You have a job that you really like; a lot of people might say you are a lucky person. You are rushing up to get to the office, at 9.00 you have your mid-year review meeting with your boss. He gets in and makes out a sandwich of feedback or, how it is called, a feedback sandwich as taught in last year training. He does not say much, yet he seems prepared, finally he tells you are „in line”. He does not mention your efforts, yet he focuses on results talking a lot about them).

You feel like talking about this and you ask your friend, in the office next to you, to come out for a cigarette. She is interested about the topic, yet much more willing to speak about her last night experience in Mall. Obviously, you are not her priority in this moment.

You are going back home, at 7 p.m., as usual. You get home and you parking lot is taken. You spin around the block about 3 times and then, eventually you can enter. Immediately a joyful voice is heard: „Hey, daddy, welcome, lets’ play as actors do”

What about this day? How do you find it? Are you disappointed? Would it be difficult for you to play?

We are living everything at maximum speed, we can only see things in black or white and we permanently pull out from ourselves too strong emotions. Even when we know about it pretty well, we are tempted to slide to fixed mindset, as Carol Dweck, psychology professor at Stanford, calls it. She has noticed that success often depends on the mindset we are treating different aspects of our lives. We really miss being recognized as superheroes, we are bothered that we are not the first in each person’s preferences. We simply forget that our friends have their own priorities we are not part of. We forget that we cannot control everything, even if we pay our taxes for the parking lots we have. We cannot tolerate mistakes, as if it has never happened to us. We live our tiredness stronger than our happiness of being a parent and we are overcome by the awful disappointment that we are not as extraordinary as we would like to be.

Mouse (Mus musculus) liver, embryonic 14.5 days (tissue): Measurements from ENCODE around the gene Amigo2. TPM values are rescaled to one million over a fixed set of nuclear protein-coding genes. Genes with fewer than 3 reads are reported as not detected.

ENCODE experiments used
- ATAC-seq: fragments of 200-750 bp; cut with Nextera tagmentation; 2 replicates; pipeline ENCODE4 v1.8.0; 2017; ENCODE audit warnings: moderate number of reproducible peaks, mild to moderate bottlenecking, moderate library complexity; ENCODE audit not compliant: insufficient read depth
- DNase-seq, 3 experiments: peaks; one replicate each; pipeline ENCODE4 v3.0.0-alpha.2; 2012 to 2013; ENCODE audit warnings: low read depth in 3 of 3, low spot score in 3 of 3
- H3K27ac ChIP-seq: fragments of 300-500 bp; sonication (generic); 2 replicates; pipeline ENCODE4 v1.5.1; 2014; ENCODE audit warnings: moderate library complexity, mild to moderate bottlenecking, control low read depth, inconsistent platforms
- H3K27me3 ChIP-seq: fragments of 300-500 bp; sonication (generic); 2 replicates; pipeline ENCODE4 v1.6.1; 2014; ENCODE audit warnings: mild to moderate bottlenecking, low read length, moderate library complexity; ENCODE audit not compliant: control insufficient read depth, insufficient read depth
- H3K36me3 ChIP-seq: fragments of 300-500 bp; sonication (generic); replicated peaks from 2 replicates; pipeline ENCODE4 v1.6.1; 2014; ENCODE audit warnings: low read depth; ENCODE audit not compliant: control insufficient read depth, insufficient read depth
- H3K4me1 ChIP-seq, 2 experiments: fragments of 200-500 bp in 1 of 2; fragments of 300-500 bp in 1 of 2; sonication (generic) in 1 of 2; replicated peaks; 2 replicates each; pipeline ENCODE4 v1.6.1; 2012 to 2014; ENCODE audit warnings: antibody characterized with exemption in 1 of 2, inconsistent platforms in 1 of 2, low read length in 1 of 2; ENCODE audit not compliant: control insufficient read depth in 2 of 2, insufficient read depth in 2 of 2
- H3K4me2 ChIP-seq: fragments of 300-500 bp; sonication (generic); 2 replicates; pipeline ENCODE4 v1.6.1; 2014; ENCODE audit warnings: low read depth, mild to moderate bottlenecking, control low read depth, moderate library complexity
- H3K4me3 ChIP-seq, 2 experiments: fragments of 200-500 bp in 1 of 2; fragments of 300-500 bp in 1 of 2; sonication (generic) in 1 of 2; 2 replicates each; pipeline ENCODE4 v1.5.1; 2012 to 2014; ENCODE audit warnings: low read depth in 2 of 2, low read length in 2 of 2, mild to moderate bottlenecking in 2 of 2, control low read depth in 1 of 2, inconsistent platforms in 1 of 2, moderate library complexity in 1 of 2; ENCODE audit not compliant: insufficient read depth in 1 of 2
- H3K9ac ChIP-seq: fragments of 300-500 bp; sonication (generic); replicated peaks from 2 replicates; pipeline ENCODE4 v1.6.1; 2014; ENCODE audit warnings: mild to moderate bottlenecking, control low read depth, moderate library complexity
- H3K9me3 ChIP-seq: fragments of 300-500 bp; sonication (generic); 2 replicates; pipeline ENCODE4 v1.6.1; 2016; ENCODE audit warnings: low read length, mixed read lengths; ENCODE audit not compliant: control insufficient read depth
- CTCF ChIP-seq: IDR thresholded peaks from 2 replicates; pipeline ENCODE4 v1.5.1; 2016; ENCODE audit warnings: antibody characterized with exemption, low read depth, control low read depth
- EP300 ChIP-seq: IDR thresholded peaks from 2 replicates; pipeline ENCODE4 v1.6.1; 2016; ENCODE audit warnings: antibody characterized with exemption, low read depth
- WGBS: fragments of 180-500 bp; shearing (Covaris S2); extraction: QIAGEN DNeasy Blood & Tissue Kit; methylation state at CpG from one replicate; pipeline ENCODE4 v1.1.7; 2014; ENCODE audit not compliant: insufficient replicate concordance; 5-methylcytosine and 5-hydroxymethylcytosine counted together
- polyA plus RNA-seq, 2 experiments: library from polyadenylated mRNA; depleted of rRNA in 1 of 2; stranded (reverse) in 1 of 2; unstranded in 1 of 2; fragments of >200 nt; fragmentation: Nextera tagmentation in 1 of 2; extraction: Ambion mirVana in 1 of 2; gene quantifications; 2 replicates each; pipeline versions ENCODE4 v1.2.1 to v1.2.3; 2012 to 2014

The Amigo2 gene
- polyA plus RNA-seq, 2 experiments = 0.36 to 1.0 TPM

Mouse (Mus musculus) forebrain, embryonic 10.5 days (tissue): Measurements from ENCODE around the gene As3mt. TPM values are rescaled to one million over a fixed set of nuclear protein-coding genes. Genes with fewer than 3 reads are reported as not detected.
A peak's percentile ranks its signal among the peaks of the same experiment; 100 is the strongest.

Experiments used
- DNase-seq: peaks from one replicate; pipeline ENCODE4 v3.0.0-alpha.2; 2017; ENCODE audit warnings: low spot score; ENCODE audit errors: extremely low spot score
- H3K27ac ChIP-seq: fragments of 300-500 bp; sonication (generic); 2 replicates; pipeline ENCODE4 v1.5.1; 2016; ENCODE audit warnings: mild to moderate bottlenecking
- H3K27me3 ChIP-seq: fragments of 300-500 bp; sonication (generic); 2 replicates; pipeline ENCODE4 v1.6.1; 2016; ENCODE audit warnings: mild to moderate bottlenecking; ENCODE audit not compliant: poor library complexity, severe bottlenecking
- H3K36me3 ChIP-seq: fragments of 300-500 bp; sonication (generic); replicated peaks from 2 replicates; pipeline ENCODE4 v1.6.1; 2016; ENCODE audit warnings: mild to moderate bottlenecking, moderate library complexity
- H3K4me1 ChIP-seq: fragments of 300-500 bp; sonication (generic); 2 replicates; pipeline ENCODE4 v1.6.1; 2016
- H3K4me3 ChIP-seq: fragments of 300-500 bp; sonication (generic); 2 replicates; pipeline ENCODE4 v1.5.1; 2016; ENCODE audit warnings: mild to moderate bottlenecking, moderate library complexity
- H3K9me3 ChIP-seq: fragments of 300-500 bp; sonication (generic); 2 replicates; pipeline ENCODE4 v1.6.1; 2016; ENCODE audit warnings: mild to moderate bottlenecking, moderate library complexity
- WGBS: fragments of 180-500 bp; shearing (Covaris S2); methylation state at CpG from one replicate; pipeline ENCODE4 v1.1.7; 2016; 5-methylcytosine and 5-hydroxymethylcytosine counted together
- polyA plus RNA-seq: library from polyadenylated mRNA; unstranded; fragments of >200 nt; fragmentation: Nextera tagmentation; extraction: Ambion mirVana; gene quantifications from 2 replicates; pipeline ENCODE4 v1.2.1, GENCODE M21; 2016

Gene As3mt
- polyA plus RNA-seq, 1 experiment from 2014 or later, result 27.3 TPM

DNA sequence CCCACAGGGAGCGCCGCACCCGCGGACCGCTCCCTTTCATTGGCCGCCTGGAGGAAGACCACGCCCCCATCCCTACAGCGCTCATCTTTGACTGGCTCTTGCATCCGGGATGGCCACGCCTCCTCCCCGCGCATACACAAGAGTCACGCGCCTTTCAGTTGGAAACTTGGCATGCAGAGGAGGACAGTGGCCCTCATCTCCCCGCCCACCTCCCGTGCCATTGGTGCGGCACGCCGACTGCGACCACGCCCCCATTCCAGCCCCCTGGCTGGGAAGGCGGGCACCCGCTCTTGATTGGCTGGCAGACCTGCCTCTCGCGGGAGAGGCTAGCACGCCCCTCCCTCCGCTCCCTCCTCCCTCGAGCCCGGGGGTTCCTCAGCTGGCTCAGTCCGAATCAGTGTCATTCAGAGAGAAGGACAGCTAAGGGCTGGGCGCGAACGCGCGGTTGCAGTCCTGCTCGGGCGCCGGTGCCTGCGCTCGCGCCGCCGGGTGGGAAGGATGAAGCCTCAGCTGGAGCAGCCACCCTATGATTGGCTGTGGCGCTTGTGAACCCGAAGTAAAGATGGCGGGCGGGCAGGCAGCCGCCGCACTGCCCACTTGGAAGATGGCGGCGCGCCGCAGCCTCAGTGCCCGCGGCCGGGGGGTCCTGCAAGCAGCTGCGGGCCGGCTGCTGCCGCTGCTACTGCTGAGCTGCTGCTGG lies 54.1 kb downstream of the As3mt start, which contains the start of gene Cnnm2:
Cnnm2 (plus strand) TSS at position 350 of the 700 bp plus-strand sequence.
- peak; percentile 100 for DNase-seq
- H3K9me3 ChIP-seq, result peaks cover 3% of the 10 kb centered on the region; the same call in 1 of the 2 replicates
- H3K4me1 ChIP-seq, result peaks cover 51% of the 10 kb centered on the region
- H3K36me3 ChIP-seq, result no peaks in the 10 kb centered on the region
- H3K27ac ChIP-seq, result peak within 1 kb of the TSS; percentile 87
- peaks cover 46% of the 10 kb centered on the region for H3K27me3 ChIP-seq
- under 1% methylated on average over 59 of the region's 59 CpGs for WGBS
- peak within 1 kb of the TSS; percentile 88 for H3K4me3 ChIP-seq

Finally the assessment was just a mid-year one, to be in line is not bad at all. Your manager is just a normal human being who, most probably, cannot cover everything, even if he/she wants to. Your friend has his/her right to much more interesting experiences than you can live, and the parking lot is not the only one in town. Still it is how difficult to accept, isn’t it?

Carol Dweck says that the ones who cannot see the details mentioned about tend to have a fixed mindset. The ones who can perceive them, even if sad sometimes, they do not put a negative stamp on themselves, they do not blame the others, they focus on how they can improve things depending on them so that the results may be better.

People with fixed mindset think that their basic features, intelligence and other gifts, cannot be changed, that’s why they concentrate on proving (to themselves and to the other people) how good they are, instead of moving the focus on how they can develop the abilities they have. They are mostly worried about the way people judge them, having an internal monologue focused on “This means I’m a loser”, “My boss is really bad”, “I am an awful father”

People with growth mindset are aware about their abilities, without permanently being focused on proving them, and insist on their development. They are also constantly monitoring what’s going on, but their internal monologue is not about judging themselves and others in this way. They are also sensitive to positive and negative things around them, but they are focused on learning and constructive actions. They want to be better each day considering it necessary for their personal development.

The good news is that growth mindset can be learned. I think it really worth’s making all the efforts to get it. We can simply start by exercising what Carol Dweck advices us in her book “Mindset. The New Psychology of Success”

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